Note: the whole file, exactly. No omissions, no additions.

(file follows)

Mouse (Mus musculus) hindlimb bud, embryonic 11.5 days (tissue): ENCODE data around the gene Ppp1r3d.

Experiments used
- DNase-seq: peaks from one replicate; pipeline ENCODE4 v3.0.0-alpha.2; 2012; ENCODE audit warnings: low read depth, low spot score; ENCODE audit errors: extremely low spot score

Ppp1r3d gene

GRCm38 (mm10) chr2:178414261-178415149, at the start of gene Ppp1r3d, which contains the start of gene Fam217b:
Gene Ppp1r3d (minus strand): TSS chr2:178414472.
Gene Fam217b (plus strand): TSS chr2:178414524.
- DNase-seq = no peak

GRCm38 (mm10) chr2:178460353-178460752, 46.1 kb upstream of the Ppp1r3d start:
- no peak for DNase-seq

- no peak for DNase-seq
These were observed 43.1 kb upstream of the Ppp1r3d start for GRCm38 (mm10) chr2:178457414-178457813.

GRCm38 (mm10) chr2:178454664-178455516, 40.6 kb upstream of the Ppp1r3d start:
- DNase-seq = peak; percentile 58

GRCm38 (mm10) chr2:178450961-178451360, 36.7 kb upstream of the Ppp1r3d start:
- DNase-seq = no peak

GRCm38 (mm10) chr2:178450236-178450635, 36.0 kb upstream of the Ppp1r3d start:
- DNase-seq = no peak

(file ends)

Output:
Mouse (Mus musculus) hindlimb bud, embryonic 11.5 days (tissue): ENCODE data around the gene Ppp1r3d.

Experiments used
- DNase-seq: peaks from one replicate; pipeline ENCODE4 v3.0.0-alpha.2; 2012; ENCODE audit warnings: low read depth, low spot score; ENCODE audit errors: extremely low spot score

Ppp1r3d gene

GRCm38 (mm10) chr2:178414261-178415149, at the start of gene Ppp1r3d, which contains the start of gene Fam217b:
Gene Ppp1r3d (minus strand): TSS chr2:178414472.
Gene Fam217b (plus strand): TSS chr2:178414524.
- DNase-seq = no peak

GRCm38 (mm10) chr2:178460353-178460752, 46.1 kb upstream of the Ppp1r3d start:
- no peak for DNase-seq

- no peak for DNase-seq
These were observed 43.1 kb upstream of the Ppp1r3d start for GRCm38 (mm10) chr2:178457414-178457813.

GRCm38 (mm10) chr2:178454664-178455516, 40.6 kb upstream of the Ppp1r3d start:
- DNase-seq = peak; percentile 58

GRCm38 (mm10) chr2:178450961-178451360, 36.7 kb upstream of the Ppp1r3d start:
- DNase-seq = no peak

GRCm38 (mm10) chr2:178450236-178450635, 36.0 kb upstream of the Ppp1r3d start:
- DNase-seq = no peak